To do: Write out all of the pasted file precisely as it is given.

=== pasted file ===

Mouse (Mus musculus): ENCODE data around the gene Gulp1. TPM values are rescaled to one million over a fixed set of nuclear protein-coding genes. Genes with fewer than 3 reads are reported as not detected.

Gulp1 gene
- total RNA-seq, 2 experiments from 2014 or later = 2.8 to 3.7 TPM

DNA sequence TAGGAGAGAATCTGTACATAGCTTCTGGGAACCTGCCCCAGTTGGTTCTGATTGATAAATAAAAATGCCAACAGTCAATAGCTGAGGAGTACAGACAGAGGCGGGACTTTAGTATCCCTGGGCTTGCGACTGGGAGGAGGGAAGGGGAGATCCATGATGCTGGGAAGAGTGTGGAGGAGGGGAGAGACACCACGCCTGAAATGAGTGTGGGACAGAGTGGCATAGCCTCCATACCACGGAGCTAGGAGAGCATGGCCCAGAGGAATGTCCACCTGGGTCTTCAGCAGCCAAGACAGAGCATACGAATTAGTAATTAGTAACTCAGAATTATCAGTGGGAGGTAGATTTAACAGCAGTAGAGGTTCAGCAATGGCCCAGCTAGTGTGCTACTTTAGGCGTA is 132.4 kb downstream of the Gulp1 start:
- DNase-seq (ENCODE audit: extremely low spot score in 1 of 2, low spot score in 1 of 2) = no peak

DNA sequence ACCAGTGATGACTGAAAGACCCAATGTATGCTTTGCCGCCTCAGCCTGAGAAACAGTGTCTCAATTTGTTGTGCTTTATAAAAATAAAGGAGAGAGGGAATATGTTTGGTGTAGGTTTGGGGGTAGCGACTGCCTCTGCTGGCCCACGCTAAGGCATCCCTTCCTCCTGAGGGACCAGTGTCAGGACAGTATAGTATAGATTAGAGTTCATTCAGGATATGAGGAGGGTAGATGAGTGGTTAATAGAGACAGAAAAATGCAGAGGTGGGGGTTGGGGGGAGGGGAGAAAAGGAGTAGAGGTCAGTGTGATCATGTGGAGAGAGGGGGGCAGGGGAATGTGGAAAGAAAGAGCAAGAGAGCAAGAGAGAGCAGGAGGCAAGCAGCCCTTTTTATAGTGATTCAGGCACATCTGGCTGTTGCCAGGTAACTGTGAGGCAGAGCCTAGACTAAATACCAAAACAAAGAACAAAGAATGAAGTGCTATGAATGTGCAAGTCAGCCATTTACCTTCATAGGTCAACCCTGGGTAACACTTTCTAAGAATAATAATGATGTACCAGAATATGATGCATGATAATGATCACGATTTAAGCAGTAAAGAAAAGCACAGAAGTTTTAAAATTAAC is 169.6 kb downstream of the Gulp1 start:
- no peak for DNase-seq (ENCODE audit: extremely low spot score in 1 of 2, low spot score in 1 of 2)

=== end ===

Mouse (Mus musculus): ENCODE data around the gene Gulp1. TPM values are rescaled to one million over a fixed set of nuclear protein-coding genes. Genes with fewer than 3 reads are reported as not detected.

Gulp1 gene
- total RNA-seq, 2 experiments from 2014 or later = 2.8 to 3.7 TPM

DNA sequence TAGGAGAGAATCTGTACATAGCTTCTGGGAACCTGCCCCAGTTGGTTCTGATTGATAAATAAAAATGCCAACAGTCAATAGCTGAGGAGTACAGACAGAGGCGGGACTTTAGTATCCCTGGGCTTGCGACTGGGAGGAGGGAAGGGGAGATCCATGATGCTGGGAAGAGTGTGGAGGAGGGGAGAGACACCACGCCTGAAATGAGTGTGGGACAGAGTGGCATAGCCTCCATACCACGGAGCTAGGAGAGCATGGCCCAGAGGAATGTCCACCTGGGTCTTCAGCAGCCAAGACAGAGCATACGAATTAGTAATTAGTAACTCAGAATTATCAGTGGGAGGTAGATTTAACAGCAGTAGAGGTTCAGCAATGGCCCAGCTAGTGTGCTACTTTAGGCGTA is 132.4 kb downstream of the Gulp1 start:
- DNase-seq (ENCODE audit: extremely low spot score in 1 of 2, low spot score in 1 of 2) = no peak

DNA sequence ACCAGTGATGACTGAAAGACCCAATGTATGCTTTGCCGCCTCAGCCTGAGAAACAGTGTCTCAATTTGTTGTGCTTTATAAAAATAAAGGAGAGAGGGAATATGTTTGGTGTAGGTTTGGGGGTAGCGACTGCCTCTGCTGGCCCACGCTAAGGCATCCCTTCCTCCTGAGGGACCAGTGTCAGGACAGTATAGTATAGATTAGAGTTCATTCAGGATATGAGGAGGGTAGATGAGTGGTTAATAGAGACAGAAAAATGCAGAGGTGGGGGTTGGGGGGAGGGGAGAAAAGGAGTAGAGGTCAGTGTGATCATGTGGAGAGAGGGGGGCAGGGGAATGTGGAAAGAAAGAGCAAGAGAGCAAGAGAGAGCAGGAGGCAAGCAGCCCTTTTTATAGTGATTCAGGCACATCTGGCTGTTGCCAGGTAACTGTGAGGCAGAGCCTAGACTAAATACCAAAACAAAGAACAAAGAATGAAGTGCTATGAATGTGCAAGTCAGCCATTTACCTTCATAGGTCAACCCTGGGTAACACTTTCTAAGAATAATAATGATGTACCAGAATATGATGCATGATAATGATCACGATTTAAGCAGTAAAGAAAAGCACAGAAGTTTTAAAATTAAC is 169.6 kb downstream of the Gulp1 start:
- no peak for DNase-seq (ENCODE audit: extremely low spot score in 1 of 2, low spot score in 1 of 2)